Who could blame him? A vote to permit insurance companies to price-gouge Mainers with pre-existing conditions, cut Medicaid, bankrupt rural hospitals and sell junk policies is nothing any representative would want to talk about.
Since that fateful vote, Poliquin has continued to burnish his reputation for being unavailable to listen to the concerns of health care advocates, veterans, seniors and ordinary Mainers. He avoids public appearances, dodges the press and has made face-to-face constituent appointments a virtual impossibility. Anyone who took seriously the cheerful “ Please stop by and say hello” message when Poliquin’s Bangor office moved last year encountered a different one at the door: “Meetings by appointment ONLY.”
Poliquin’s unwillingness to engage with the press or anyone but handpicked groups has even made “Where’s Bruce?” something of a meme. In his own words to one of those “select” audiences, “It would be stupid for me to engage the national media, to give them and everybody else the ammunition they need and we lose this seat.” Indeed.
But as November approaches, Poliquin has found a way to try to counter the correct impression that he sold Mainers out rather than buck his party. How does he refurbish his ostensible concern for his constituents’ welfare without having to expose himself to public scrutiny? Poliquin now sends taxpayer-funded mailings to all 2nd Congressional District households offering self-praise dressed up as news briefs.
Turns out, that award was bestowed on Poliquin by a Koch brothers subsidiary — the 60 Plus Association — whose agenda has included advocating for privatizing Social Security. His vote to make Medicare a voucher program must also have endeared him to the 60 Plus Association, which is bent on privatizing the health care program.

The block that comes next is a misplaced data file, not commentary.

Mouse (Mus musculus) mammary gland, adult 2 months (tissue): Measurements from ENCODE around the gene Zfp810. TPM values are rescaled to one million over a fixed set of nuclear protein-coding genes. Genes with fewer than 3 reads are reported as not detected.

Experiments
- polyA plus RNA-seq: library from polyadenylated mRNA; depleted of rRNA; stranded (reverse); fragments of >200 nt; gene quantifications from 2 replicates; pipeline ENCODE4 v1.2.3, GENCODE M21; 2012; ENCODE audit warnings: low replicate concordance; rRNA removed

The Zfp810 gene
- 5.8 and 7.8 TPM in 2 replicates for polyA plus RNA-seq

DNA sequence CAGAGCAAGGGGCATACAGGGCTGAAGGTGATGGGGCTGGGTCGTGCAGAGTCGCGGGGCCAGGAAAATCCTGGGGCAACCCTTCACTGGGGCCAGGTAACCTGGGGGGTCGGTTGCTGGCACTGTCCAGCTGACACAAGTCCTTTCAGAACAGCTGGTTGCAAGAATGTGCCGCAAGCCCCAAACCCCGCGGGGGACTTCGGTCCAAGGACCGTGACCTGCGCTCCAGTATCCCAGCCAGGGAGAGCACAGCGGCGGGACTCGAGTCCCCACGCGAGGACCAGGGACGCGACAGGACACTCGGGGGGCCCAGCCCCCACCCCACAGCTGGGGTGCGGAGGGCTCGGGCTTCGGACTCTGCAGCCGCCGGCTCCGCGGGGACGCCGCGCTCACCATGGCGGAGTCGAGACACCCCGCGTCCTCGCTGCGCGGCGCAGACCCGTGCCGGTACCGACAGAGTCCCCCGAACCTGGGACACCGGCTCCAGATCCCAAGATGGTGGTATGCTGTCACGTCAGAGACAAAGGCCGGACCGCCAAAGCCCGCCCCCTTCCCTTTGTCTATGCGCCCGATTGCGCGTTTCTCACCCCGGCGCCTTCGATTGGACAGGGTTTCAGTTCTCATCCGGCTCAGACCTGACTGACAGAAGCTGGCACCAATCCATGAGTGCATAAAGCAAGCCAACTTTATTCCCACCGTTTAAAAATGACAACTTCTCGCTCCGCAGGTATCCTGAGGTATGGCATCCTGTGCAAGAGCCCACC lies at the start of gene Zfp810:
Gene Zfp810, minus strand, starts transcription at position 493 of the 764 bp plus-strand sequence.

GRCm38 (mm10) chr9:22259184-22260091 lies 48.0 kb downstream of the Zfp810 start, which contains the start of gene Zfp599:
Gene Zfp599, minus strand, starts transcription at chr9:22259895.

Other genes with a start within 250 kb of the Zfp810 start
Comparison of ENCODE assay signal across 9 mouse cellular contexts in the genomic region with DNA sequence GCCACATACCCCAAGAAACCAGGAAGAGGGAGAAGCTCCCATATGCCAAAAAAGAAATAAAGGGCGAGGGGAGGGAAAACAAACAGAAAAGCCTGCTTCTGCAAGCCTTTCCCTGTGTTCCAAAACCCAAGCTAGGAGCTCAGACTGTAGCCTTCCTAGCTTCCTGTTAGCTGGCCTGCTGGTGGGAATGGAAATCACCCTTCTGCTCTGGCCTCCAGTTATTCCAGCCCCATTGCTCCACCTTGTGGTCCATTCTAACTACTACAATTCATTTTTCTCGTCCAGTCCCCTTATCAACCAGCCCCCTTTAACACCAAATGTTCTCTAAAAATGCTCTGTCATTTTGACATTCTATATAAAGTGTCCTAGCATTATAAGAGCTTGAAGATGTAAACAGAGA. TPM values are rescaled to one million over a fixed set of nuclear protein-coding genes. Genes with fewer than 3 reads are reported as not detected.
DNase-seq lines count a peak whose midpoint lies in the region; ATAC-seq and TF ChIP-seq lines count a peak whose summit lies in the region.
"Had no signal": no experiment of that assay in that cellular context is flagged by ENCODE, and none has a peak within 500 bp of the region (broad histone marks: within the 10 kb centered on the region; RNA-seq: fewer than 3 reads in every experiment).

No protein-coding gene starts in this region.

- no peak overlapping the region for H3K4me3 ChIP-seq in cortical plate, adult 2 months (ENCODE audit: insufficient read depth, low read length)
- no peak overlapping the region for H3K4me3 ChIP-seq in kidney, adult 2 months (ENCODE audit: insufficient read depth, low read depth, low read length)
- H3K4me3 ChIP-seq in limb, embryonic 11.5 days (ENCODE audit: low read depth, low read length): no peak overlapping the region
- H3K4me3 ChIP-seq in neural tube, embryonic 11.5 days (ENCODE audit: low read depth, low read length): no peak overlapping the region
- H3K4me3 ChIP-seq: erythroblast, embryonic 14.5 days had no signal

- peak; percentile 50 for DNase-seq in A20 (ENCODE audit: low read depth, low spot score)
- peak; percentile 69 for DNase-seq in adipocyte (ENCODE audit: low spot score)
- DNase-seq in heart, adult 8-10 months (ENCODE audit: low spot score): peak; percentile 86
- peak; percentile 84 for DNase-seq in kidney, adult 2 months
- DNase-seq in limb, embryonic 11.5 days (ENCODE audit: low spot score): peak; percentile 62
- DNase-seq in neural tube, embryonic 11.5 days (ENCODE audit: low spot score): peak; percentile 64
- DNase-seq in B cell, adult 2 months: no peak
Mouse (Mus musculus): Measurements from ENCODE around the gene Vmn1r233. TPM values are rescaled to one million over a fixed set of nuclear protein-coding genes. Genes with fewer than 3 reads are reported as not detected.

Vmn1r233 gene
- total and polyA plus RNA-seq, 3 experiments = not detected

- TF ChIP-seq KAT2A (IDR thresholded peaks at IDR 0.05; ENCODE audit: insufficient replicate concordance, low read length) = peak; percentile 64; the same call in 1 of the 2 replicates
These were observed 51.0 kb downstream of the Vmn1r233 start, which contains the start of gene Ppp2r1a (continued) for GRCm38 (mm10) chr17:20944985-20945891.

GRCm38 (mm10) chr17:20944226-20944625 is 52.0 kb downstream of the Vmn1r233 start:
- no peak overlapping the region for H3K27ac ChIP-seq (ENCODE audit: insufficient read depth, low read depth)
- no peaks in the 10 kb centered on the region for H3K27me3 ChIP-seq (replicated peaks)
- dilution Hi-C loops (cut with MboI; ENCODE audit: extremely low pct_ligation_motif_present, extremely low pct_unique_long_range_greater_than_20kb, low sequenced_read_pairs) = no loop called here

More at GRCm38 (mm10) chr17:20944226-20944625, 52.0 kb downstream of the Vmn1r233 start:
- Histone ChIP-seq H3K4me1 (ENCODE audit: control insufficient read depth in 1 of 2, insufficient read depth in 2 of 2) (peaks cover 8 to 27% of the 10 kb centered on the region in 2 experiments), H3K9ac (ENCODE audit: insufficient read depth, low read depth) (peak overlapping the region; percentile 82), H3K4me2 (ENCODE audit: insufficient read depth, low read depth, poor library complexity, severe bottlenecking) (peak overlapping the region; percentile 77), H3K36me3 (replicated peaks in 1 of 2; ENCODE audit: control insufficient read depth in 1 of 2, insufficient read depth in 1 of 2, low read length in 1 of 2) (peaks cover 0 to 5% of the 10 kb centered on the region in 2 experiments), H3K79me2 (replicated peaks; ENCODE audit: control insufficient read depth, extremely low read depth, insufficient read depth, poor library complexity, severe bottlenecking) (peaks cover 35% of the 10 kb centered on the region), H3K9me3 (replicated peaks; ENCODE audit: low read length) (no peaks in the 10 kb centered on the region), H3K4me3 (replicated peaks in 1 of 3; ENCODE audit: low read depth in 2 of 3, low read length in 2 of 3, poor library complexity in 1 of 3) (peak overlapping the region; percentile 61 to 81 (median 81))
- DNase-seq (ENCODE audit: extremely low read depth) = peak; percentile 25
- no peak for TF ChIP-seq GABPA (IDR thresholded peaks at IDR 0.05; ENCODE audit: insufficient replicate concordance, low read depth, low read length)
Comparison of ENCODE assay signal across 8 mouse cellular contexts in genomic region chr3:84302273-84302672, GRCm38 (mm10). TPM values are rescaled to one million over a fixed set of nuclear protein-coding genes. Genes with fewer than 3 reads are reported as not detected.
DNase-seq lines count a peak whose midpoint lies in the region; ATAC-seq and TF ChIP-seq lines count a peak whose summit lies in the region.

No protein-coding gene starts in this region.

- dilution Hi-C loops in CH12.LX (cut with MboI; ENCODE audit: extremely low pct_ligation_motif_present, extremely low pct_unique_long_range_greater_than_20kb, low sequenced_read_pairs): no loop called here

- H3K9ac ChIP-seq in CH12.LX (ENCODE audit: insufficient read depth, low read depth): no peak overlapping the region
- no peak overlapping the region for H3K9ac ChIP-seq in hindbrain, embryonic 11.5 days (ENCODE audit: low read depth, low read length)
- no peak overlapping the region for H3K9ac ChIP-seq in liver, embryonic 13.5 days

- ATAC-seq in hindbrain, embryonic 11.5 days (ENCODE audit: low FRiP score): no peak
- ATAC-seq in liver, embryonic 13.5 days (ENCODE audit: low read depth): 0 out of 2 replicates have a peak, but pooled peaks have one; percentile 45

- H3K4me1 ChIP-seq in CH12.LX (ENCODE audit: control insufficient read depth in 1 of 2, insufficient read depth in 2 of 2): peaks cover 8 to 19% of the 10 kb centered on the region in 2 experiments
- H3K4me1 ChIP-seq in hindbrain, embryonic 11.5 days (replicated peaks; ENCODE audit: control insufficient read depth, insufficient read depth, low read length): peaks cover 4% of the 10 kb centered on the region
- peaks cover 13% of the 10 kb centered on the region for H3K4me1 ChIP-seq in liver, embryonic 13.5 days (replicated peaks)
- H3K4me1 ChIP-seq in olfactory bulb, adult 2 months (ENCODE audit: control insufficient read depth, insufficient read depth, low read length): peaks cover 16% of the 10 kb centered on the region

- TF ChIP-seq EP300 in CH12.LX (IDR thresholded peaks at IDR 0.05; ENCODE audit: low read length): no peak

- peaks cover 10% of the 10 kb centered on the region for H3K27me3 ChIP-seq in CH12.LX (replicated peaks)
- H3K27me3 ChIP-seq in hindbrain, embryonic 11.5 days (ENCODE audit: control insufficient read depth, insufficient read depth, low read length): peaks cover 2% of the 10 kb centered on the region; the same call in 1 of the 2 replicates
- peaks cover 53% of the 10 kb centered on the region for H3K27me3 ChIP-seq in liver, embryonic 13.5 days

Hopefully, Maine seniors know to beware of “Guardians” such as this. This dishonest messaging should alert all Mainers in need of adequate health care that Poliquin’s words — for example, that he “will work tirelessly for a better solution in order to help families in the 2nd District afford quality healthcare” — may not always coincide with his votes.
It’s too early to know whether Poliquin, as he was in the run-up to the 2016 election, will again be the largest user of taxpayer dollars of any U.S. representative for these kinds of mass mailings, which are essentially campaign literature.
But it may not be too early to know whether sprinkling this kind of fairy dust will cloud the memory of Maine patients still smarting from the treadmarks they incurred when Poliquin threw them under the bus with his vote to repeal the Affordable Care Act. A recent Public Policy Polling survey of 2nd District voters found 62 percent of those polled as having “major concerns” about his health care vote.
There’s every reason to think that the plight of Mainers already in the vise-grip of worsening health care options will deteriorate further. The Trump administration recently decided to not defend the Affordable Care Act from a lawsuit that, if successful, could undermine protections for people with pre-existing conditions. And President Donald Trump’s proposal to permit the sale of junk plans will continue to jack up the cost of premiums for most Mainers. The Urban Institute has estimated that this proposal will consign more than 50,000 Mainers to inadequate plans or complete loss of coverage.
If such proposals come to a vote, Mainers already know that Poliquin’s first loyalty is to his party, not to his constituents. With Poliquin voting in line with Trump 96.6 percent of the time, there is no reason to believe that Mainers concerned about their health care will fare any better next time around.
A reckoning with voters in November is the one appointment that Poliquin cannot avoid.
Dennis Chinoy of Bangor is a retired physician assistant.
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